There has always been a love – hate relationship between artists and the public-deemed status of their work.
If an artist was titled famous and their artwork labeled good enough to make headlines, back in the day, they were gifted with headshots in history books and artwork in museums for centuries to come.
It was a world of success, the knowledge that they made history.
If an artist’s work was labeled wrong or “no good,” however, it was a life time of misery and trying to prove themselves.
They became starving artists: Creators who spent all they had on their projects, and lived with the bare minimum required for a less-than-comfortable lifestyle.
And of course we all know who comes to mind first when thinking of starving artists: Vincent Van Gogh.
Unless that’s just me.
But he isn’t the only perfect example:
Claude Monet spearheaded French Impressionalism, and critics rejected his works, ridiculing his talents.
Paul Cezanna, often called the father of modern art, was finally given recognition. The year after his tragic passing, of course.
While most of these artists went through torment (or, you know, death) before anyone realized their work was fantastic, today, anyone with a little talent and a lot of practice can sell their creative artwork.
The idea of an artist having to be poor and suffer before gaining popularity and acceptance runs deep within the threads of our culture and our society; either from Mr. Van Gogh up there, or all those other troubled artists who appeared to be making a pattern.
When we look toward musicians on T.V. or actors who finally hit fame in the magazines, we think, ‘It’s about time.”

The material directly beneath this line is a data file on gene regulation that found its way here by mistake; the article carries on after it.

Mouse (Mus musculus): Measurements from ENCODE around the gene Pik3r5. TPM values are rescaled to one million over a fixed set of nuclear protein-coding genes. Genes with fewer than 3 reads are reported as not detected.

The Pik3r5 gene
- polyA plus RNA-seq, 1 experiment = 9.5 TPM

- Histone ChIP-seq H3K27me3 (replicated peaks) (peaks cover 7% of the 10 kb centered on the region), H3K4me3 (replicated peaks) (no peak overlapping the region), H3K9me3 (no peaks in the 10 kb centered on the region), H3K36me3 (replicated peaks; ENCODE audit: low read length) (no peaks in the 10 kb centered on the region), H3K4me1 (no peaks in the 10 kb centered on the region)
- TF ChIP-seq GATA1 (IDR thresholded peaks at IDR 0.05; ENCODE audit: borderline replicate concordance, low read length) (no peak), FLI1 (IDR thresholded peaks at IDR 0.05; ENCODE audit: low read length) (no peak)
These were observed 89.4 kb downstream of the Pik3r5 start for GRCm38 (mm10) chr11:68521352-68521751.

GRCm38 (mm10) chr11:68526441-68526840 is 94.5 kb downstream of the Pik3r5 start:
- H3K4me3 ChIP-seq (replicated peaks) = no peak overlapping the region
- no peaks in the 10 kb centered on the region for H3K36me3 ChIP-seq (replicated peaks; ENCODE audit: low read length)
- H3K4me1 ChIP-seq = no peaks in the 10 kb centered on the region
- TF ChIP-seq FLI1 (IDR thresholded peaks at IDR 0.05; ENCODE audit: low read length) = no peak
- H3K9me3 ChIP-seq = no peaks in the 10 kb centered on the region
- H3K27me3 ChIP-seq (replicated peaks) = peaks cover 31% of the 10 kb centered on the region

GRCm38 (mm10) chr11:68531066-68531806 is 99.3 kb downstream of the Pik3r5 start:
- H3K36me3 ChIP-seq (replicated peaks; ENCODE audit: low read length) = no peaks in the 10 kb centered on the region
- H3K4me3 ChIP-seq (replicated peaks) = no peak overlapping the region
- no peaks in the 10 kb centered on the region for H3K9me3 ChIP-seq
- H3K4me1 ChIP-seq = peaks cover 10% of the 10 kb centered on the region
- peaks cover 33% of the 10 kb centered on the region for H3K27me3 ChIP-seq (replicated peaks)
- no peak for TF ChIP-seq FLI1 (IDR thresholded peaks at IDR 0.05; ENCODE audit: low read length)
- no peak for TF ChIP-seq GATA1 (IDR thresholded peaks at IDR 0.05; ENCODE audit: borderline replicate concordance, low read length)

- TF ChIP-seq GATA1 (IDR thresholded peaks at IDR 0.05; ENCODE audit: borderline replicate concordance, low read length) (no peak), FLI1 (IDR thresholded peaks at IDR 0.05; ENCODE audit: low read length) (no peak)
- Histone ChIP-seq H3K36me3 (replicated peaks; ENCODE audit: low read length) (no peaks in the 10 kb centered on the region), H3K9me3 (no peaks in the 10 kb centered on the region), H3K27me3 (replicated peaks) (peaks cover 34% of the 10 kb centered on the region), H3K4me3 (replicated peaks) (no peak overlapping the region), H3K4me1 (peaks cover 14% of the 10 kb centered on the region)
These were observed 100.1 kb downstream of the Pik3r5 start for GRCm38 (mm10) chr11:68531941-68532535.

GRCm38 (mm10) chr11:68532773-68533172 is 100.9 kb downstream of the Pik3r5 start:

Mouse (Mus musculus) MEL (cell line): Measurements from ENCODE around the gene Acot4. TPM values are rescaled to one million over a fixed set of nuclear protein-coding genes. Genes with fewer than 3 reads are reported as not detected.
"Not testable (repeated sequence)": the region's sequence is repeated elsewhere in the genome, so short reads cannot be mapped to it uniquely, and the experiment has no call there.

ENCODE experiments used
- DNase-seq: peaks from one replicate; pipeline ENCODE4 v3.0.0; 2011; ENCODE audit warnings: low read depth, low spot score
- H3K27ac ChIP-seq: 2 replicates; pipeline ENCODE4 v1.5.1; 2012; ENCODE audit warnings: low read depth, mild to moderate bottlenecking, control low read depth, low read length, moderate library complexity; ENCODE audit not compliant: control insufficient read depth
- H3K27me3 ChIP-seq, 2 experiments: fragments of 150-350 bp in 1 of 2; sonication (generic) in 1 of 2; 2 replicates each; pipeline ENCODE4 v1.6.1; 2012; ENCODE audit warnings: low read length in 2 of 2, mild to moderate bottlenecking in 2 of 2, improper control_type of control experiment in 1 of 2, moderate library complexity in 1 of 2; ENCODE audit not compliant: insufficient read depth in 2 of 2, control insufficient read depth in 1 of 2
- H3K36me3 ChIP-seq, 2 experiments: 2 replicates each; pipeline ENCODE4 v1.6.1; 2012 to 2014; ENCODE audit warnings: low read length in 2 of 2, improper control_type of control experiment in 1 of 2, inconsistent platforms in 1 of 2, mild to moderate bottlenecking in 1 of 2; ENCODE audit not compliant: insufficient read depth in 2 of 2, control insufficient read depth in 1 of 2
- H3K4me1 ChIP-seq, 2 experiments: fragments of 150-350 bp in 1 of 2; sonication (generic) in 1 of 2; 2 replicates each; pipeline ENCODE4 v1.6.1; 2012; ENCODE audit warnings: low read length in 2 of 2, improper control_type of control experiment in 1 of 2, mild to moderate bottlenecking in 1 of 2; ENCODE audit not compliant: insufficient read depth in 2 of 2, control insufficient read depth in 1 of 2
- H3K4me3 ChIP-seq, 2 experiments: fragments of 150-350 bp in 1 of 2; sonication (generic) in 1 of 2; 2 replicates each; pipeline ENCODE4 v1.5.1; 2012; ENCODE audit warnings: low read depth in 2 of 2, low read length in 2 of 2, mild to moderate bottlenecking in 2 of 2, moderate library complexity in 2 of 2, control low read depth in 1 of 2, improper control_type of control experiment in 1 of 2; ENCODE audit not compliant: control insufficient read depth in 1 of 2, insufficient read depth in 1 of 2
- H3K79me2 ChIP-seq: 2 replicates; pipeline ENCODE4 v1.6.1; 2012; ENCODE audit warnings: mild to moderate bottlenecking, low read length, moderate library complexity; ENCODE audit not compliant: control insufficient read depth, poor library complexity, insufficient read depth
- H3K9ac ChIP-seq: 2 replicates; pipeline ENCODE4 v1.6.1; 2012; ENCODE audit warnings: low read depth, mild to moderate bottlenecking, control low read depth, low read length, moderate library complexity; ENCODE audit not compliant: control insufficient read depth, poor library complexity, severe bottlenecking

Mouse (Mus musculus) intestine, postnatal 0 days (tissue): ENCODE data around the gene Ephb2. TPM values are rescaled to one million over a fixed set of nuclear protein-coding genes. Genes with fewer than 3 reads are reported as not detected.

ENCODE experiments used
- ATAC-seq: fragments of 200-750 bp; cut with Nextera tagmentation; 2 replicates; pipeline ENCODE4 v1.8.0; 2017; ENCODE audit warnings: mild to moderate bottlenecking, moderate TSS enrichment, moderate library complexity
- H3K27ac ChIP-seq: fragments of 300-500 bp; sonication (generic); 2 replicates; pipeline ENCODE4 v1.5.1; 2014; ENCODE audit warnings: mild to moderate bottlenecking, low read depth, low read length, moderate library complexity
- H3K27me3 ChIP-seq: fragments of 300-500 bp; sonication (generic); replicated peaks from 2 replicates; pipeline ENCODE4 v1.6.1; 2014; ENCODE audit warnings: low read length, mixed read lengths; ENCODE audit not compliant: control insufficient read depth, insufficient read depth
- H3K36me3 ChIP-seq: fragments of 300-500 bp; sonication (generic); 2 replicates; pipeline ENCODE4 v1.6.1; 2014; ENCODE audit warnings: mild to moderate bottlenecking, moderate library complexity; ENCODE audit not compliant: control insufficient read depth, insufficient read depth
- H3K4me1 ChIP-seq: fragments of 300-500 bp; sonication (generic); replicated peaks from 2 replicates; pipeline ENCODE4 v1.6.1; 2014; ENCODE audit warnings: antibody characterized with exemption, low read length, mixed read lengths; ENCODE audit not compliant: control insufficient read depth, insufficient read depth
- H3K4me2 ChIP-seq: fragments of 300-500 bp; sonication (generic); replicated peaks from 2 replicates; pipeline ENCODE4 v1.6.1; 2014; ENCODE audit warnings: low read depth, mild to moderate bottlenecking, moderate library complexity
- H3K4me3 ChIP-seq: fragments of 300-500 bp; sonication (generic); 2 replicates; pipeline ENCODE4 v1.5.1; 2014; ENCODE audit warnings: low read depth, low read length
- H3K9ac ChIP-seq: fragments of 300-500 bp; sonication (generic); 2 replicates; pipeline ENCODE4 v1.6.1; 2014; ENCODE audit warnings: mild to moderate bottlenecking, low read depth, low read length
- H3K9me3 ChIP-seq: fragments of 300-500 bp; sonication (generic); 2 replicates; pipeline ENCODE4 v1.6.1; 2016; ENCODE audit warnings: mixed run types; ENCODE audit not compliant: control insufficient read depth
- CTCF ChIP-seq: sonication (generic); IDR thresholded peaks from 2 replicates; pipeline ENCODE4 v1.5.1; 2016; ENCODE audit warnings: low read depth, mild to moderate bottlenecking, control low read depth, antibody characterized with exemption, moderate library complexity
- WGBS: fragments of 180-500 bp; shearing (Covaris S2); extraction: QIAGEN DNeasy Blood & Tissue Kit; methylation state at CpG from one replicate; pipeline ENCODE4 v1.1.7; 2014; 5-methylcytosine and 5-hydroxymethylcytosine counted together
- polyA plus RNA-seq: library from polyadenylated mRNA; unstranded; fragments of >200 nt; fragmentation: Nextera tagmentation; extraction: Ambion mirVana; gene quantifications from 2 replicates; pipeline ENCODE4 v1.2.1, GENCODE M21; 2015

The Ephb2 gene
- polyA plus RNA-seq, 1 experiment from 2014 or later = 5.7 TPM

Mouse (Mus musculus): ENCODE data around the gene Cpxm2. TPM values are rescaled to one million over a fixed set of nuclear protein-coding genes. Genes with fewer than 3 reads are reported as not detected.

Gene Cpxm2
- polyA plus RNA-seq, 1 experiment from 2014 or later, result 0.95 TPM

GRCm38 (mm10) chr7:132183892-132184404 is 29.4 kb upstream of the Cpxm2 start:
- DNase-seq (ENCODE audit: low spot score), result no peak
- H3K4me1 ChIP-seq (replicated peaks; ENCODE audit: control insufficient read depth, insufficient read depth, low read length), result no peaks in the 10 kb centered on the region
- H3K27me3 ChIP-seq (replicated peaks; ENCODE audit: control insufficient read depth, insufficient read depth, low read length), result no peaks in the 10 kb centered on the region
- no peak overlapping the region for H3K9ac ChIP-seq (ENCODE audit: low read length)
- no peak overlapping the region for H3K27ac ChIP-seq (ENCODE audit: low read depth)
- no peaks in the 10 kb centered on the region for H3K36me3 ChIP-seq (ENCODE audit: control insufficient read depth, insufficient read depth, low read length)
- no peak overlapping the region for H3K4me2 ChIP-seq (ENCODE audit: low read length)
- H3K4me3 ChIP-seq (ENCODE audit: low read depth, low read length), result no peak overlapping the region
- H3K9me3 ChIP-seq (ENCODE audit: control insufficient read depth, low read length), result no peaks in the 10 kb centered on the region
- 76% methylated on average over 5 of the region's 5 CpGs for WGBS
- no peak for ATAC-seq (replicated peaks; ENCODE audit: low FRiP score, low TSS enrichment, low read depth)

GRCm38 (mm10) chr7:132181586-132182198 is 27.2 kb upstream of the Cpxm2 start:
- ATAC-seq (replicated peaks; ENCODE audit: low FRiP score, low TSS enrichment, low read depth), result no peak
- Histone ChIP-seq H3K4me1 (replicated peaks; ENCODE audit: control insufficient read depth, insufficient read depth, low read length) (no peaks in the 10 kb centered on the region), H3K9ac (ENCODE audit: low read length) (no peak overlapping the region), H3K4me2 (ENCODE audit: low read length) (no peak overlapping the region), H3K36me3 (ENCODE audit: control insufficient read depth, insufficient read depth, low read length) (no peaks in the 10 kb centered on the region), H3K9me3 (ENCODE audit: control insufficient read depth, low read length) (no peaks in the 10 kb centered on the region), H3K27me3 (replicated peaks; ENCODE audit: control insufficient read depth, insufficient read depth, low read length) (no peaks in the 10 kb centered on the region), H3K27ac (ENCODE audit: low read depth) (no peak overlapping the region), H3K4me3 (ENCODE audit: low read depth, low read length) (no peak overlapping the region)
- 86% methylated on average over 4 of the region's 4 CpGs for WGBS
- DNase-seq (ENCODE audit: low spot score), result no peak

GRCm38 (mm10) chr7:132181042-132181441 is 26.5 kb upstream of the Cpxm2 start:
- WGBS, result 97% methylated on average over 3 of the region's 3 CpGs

We assume all over the place that any type of artist has to struggle to make it in our society doing what they love. And chances are most of them do.
In reality, half of it is about the talent and the determination to succeed, yes. But a lot of it is how you market yourself and your art.
In fact, according to Cory Huff, an actor-turned-business man who aids artists in utilizing the Internet to market their work.
The idea we seem to have around the world – that you must struggle, be poor, and work your way up through huge corporations who deem your worthiness and talent – is in fact a myth. Hence the motto on his website, theabundantartist.com, “Dispelling the Starving Artist Theory.”
If you think you might be falling under this ‘starving artist theory’, keep your aim for the stars, but see if marketing yourself while you wait for big names to pick you up will help you get to your dreams faster.
Advertise yourself, ask your friends to spread the word – make sure you know the marketing field so you don’t get cheated – and you may be surprised by how many people become a fan of your work.